When You Don’t Know the Answer
If you have to guess on a standardized test, what’s the best way to do it? The topic has been addressed in two recent US media articles from very different angles.
Businessweek reporter Amy Choi took the GMAT exam without any preparation and ran out of time on the Quantitative section: “Suddenly, I noticed 20 seconds left on the clock and rapidly started selecting C, C, C, aware of the penalty for unanswered questions,” she wrote.
In the same week, Parade magazine columnist Marilyn vos Savant, who was listed in the Guinness Book of World Records for having the world’s highest recorded IQ, was asked whether guessing the same letter answer (C, C, C, C) rather than different ones was a better strategy for guessing on a standardized test.
The articles raise some interesting questions about guessing on standardized tests in general and the GMAT exam in particular.
First, we should make a distinction between guessing because you run out of time and guessing because you don’t know the answer.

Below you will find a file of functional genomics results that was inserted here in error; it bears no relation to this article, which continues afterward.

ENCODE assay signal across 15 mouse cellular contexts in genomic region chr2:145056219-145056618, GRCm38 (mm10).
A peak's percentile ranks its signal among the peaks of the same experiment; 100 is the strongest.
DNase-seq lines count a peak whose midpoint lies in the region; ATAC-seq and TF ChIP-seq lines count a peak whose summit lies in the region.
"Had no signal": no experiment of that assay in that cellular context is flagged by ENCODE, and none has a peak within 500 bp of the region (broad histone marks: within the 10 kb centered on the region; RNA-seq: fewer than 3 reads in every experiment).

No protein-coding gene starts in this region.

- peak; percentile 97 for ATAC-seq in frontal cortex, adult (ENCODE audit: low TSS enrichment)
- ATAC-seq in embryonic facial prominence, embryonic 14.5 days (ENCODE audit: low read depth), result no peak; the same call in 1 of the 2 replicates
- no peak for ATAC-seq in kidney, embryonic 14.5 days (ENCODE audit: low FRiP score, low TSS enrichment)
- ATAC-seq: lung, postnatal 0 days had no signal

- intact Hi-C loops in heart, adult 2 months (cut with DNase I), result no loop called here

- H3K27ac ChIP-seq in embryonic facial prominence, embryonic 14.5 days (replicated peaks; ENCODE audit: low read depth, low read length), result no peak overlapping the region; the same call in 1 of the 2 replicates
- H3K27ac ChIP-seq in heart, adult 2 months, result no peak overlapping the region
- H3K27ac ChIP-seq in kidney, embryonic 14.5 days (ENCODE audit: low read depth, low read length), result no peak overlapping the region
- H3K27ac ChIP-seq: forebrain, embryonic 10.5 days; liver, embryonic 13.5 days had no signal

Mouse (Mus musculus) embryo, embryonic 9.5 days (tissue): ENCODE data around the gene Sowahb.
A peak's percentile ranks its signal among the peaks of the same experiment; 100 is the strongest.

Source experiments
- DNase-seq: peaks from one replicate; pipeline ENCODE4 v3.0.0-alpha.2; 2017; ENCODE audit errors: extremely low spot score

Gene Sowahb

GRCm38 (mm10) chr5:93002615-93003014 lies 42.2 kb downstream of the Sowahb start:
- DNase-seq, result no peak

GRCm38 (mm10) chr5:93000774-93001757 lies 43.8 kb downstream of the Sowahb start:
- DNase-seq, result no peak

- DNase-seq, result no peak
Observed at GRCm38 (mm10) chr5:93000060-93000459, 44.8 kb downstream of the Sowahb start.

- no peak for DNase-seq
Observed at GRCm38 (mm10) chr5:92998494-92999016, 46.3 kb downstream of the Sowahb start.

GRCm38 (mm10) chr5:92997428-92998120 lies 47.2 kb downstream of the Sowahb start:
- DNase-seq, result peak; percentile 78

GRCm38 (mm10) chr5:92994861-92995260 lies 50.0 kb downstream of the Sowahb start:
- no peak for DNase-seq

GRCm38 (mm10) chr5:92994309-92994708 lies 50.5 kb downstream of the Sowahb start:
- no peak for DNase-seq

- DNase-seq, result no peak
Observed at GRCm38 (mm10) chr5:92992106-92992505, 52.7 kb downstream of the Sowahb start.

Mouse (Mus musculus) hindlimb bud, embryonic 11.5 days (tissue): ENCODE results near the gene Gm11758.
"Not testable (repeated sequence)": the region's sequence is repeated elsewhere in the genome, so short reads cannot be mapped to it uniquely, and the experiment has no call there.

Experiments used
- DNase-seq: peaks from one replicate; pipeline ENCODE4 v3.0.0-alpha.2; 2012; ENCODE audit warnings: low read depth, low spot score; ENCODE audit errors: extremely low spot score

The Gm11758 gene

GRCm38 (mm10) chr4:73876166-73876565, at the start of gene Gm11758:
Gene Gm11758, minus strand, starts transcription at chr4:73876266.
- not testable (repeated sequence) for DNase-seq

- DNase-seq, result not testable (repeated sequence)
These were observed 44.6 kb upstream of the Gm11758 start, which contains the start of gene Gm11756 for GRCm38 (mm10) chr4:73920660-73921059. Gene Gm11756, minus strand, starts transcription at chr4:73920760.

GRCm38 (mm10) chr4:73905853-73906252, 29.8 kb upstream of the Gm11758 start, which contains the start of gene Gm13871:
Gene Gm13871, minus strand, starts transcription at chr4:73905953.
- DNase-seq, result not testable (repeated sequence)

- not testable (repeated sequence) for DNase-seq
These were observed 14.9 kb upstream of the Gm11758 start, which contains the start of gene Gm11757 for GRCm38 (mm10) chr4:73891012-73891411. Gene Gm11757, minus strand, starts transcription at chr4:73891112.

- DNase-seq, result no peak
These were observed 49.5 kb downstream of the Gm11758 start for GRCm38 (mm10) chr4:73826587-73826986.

The former is preventable through proper pacing, which you can do if you’re prepared. GMAC provides free GMATPrep® software with sample questions and two practice tests, and there are a wide variety of other preparation materials in the mba.com store to help you understand the question formats and get used to the pacing required.
Aim to prepare well enough so that you only have to read each question one time. Solid preparation will help you avoid guessing blindly because you’re rushed at the end of a section.
Which brings us to the latter. Even if you are well-prepared, the computer adaptive nature of the test means that as you answer more questions correctly, the test will get more difficult, and at some point you will most likely run into questions you don’t know the answer to. If and when this happens, the key thing to remember is not to spend too much time on questions you don’t know how to solve.
In this case, is it better to answer the same letter response, or different letters? As it turns out, neither. The world’s smartest woman advises doing exactly what GMAC has always recommended: Eliminate any choices you can, and choose from what’s left with your intuition.
As she concludes: “You’re never as clueless as you think!”